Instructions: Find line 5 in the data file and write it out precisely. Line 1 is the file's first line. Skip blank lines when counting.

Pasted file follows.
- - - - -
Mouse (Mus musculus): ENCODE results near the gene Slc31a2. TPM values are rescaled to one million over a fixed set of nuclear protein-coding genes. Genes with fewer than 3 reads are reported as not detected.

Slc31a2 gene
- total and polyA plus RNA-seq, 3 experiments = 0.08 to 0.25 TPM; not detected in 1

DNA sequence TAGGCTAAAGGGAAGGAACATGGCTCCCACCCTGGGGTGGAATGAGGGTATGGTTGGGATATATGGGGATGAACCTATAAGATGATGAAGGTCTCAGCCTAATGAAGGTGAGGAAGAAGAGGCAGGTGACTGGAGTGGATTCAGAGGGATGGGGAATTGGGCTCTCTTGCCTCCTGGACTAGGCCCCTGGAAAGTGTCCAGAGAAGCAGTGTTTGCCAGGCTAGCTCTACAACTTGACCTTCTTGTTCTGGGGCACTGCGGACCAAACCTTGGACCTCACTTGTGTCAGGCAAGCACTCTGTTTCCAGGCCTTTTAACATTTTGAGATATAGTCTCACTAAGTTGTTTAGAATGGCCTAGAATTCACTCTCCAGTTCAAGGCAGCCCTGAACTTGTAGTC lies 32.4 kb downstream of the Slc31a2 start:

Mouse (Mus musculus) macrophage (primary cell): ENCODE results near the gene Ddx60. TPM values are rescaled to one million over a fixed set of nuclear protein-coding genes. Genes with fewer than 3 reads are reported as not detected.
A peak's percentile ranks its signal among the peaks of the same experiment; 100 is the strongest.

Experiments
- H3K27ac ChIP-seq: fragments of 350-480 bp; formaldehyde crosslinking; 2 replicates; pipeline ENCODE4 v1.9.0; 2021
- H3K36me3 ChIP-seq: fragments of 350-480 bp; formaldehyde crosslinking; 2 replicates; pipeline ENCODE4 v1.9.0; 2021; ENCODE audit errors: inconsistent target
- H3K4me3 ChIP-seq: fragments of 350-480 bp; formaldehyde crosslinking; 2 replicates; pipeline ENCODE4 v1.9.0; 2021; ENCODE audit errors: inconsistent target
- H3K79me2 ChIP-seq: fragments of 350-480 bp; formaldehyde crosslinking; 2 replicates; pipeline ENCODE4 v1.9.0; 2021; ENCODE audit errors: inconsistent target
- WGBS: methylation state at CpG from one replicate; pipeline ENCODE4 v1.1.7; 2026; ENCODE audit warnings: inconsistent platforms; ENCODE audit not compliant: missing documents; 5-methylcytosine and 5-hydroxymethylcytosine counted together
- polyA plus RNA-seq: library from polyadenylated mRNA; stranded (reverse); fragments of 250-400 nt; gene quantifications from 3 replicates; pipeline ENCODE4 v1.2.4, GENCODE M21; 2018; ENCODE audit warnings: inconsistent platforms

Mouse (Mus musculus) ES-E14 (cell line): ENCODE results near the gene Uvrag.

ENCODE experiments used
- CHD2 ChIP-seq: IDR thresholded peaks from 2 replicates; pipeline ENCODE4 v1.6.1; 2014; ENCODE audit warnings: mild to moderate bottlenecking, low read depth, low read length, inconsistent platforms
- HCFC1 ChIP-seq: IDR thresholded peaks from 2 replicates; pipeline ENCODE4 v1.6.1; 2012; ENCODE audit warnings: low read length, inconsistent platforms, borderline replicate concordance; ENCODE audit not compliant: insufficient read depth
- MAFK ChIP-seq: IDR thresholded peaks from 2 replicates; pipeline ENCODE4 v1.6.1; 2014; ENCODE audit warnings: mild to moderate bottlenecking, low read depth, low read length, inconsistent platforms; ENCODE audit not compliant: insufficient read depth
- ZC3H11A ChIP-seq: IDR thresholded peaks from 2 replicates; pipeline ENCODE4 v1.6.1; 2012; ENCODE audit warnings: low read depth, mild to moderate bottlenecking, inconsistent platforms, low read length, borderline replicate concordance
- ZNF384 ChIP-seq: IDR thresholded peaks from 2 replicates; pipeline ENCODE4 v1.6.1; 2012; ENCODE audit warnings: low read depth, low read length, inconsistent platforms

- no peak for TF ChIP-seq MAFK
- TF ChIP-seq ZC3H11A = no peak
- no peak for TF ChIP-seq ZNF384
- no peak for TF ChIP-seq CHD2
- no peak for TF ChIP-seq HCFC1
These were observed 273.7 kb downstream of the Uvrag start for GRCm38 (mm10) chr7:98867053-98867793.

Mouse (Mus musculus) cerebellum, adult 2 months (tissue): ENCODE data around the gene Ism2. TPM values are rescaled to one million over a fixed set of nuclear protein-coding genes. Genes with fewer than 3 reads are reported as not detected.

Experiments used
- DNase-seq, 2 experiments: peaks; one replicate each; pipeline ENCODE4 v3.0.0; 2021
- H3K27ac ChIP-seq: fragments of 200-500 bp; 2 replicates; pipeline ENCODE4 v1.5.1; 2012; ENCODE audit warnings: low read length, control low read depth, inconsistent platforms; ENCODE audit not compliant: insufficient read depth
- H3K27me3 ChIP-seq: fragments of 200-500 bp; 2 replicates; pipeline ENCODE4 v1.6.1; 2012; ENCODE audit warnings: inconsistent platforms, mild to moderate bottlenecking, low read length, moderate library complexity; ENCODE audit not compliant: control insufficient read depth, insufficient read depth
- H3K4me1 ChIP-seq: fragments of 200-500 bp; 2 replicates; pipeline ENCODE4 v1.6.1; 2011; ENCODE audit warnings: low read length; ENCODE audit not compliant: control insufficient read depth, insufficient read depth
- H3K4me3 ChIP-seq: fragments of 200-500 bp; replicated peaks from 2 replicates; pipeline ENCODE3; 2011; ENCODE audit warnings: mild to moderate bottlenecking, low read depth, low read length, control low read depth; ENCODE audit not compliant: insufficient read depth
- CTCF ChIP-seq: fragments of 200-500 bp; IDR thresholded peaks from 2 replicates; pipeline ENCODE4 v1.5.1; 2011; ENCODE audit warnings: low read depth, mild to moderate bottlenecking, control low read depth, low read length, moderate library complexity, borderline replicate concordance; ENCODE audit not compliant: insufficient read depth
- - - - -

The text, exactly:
Mouse (Mus musculus) macrophage (primary cell): ENCODE results near the gene Ddx60. TPM values are rescaled to one million over a fixed set of nuclear protein-coding genes. Genes with fewer than 3 reads are reported as not detected.